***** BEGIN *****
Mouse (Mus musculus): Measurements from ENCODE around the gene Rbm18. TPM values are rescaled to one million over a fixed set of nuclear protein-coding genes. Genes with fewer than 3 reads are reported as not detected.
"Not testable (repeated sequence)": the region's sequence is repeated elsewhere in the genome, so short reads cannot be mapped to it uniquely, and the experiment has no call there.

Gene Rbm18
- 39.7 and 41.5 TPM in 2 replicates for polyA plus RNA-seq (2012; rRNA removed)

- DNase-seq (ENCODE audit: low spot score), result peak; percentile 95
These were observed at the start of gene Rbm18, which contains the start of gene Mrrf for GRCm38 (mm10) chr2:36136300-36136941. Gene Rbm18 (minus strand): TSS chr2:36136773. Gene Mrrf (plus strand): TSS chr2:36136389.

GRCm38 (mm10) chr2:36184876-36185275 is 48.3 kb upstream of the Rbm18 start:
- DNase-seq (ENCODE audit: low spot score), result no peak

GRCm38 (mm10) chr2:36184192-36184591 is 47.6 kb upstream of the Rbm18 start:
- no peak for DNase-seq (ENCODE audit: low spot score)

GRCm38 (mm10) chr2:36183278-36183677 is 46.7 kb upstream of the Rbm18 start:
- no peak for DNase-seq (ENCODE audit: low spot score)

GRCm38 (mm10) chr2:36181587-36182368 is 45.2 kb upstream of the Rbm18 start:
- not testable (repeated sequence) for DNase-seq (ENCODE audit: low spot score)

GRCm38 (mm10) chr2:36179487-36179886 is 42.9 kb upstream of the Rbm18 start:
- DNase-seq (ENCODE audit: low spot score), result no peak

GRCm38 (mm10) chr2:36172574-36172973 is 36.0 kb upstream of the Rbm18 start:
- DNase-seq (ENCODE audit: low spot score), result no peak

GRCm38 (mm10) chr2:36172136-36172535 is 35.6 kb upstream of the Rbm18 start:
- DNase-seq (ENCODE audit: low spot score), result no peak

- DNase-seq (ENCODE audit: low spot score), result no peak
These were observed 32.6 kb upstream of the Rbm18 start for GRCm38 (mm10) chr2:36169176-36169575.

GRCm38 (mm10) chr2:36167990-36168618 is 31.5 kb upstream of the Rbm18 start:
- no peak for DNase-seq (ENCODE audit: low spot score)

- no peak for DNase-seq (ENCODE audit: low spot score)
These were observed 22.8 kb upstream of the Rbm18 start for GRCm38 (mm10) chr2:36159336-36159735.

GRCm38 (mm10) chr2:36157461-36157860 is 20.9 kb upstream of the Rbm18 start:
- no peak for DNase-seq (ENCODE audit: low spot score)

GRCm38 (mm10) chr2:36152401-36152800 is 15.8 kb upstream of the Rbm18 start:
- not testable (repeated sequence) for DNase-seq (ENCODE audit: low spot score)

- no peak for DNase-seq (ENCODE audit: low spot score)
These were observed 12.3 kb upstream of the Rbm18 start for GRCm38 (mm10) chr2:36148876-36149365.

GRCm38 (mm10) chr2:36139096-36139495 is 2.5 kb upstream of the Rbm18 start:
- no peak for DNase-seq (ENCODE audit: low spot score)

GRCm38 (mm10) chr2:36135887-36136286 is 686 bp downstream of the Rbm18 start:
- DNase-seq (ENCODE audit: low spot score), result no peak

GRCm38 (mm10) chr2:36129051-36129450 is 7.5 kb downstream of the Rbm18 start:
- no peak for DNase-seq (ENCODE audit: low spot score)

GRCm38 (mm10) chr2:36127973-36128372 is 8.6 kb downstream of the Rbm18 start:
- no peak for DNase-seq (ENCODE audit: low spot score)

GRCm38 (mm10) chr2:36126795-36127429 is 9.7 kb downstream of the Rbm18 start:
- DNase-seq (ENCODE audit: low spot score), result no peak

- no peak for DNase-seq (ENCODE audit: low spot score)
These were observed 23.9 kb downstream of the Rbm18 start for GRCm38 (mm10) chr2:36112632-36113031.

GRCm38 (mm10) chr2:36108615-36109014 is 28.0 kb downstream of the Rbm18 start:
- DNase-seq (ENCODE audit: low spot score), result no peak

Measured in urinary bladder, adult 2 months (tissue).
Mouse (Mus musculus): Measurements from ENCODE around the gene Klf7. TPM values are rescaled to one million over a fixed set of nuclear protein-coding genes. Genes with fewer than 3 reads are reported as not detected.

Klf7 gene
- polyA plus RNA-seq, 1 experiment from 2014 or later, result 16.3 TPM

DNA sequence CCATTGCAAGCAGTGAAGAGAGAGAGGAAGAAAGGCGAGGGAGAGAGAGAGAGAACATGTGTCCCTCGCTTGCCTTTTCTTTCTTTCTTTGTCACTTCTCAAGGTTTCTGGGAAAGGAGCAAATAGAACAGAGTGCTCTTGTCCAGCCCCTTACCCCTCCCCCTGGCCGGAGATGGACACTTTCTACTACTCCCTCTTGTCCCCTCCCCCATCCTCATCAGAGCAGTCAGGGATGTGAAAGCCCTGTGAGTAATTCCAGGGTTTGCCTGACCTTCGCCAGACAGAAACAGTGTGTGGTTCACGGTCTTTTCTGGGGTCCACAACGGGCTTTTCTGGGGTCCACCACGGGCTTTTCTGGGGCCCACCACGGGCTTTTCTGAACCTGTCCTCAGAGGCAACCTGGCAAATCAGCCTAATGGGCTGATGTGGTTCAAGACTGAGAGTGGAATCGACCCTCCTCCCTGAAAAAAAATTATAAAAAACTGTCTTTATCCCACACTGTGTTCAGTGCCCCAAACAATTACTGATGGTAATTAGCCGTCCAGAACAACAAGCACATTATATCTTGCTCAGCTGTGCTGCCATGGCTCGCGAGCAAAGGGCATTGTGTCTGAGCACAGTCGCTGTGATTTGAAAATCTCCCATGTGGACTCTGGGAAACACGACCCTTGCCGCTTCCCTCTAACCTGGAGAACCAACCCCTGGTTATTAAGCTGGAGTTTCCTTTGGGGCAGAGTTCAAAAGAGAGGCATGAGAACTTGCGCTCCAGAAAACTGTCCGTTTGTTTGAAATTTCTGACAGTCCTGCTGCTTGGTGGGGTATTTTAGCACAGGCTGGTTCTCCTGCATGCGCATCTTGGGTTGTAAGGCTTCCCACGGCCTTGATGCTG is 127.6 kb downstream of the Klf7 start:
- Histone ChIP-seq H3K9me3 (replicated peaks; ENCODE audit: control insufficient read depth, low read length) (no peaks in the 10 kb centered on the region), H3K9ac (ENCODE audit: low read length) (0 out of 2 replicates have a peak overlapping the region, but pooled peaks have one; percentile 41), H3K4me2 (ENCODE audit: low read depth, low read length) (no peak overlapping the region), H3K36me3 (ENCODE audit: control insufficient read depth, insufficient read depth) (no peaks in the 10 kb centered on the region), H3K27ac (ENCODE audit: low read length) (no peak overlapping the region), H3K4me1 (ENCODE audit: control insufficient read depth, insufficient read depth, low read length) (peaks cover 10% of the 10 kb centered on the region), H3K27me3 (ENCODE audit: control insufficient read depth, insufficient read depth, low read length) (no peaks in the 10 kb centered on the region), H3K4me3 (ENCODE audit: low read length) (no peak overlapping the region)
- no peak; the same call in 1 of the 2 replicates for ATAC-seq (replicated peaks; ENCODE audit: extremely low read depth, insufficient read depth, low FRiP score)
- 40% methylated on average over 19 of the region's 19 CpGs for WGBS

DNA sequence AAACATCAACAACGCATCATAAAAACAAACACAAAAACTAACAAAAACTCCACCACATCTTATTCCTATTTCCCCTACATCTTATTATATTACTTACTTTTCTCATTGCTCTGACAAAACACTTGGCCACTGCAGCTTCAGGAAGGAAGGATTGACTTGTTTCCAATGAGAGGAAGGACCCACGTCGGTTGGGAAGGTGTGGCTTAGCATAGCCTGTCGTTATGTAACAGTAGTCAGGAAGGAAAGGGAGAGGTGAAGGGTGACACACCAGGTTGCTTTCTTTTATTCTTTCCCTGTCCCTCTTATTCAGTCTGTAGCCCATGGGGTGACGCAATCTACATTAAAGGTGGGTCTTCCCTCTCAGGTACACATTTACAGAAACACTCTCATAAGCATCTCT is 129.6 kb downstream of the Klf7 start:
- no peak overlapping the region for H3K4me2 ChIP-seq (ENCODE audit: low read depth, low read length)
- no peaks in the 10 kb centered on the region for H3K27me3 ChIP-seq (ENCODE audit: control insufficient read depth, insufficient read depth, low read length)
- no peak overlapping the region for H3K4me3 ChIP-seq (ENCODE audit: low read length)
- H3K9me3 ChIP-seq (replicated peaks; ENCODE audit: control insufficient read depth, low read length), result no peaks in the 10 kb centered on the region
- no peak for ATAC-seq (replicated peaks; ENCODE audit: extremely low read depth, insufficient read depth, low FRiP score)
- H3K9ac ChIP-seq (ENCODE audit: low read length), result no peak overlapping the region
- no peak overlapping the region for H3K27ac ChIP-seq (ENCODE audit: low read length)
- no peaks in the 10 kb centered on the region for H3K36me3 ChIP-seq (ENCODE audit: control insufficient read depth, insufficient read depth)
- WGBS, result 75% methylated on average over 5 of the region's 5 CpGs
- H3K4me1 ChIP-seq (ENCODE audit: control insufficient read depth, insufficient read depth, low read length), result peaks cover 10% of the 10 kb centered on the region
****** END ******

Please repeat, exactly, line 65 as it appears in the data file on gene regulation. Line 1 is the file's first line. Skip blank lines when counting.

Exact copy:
- H3K4me1 ChIP-seq (ENCODE audit: control insufficient read depth, insufficient read depth, low read length), result peaks cover 10% of the 10 kb centered on the region